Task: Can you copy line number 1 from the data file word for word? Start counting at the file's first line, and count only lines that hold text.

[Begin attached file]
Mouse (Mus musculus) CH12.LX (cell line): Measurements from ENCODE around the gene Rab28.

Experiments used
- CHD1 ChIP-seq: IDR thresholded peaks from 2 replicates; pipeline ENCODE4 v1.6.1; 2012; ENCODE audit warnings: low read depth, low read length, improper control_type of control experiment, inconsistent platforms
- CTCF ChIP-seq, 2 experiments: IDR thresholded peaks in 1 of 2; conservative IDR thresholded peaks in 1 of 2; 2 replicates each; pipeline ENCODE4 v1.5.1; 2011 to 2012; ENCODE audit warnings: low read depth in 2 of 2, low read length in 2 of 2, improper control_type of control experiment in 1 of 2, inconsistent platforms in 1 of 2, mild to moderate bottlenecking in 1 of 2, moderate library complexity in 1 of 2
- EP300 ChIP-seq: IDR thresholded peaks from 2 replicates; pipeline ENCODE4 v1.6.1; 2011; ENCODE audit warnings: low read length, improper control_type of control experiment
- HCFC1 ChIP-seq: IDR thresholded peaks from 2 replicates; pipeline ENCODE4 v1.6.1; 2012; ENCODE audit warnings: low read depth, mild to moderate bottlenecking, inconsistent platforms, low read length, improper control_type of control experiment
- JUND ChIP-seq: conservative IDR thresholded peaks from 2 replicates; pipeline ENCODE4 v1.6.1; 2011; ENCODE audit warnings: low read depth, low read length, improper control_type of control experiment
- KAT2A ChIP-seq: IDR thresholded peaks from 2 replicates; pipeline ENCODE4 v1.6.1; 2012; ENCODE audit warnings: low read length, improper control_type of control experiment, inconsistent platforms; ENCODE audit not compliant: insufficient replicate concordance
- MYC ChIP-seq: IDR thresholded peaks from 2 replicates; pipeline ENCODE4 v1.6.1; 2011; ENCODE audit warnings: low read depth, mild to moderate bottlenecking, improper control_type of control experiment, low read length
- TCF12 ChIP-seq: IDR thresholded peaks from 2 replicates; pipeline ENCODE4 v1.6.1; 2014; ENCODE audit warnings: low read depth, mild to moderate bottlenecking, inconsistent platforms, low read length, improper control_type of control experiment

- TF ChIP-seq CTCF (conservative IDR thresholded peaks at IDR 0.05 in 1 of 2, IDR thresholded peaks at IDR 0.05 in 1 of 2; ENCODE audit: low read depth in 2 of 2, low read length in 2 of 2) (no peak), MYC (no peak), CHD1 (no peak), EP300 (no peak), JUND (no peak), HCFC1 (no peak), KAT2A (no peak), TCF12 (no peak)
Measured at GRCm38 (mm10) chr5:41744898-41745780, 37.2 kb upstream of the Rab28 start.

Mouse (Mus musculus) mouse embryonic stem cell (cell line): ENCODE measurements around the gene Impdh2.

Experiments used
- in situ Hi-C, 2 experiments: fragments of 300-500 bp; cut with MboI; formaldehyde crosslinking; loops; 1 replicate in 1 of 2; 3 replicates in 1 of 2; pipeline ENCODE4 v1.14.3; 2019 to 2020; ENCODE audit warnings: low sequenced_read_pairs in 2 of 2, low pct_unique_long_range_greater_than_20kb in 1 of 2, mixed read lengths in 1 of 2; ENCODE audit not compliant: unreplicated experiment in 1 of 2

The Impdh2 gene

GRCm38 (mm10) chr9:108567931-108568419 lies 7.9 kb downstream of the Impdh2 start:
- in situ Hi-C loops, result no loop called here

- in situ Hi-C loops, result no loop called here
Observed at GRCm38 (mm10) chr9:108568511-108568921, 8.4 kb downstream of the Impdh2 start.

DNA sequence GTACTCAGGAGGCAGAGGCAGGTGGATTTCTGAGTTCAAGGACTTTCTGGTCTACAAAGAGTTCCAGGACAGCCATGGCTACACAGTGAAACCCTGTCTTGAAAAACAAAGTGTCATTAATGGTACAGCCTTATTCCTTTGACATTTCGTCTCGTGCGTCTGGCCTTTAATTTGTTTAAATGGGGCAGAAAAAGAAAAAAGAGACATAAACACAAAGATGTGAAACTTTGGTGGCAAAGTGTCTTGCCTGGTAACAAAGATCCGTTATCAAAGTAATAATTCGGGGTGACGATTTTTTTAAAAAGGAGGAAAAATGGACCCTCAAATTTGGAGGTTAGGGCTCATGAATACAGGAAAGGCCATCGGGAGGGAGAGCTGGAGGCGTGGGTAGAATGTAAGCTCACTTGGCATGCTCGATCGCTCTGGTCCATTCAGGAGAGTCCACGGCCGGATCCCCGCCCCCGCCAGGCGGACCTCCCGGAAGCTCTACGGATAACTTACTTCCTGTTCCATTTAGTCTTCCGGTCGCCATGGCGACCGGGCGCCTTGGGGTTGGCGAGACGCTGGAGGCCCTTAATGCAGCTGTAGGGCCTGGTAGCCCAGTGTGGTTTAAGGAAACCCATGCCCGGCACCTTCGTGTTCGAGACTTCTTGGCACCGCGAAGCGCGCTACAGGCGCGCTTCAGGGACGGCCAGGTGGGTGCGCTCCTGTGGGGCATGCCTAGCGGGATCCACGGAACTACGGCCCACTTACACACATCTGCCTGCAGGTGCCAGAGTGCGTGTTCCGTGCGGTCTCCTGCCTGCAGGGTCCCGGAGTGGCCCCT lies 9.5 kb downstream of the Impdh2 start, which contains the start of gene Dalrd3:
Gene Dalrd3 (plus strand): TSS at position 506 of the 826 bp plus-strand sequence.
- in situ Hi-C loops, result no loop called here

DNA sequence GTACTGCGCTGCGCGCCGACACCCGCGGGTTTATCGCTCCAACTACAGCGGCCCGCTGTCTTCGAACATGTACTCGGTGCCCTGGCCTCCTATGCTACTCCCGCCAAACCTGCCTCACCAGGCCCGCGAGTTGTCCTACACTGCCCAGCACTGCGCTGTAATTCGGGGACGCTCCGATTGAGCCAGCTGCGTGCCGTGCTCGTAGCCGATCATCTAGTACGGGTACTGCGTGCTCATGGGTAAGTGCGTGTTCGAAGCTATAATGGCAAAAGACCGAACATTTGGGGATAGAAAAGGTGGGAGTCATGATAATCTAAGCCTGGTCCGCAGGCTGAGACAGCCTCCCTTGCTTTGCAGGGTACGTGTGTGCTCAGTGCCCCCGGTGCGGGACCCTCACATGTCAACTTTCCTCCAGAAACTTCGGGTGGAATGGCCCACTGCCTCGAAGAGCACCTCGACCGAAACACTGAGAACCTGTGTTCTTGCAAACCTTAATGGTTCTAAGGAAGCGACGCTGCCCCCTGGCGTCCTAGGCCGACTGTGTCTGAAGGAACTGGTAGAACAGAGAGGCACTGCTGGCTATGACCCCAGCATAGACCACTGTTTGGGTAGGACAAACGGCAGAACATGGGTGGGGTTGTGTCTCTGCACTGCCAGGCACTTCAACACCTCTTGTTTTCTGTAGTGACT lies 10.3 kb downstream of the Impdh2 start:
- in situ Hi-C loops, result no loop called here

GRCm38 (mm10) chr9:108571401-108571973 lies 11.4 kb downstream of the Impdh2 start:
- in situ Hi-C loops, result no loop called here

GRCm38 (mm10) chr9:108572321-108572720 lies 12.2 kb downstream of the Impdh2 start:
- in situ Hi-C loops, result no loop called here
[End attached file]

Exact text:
Mouse (Mus musculus) CH12.LX (cell line): Measurements from ENCODE around the gene Rab28.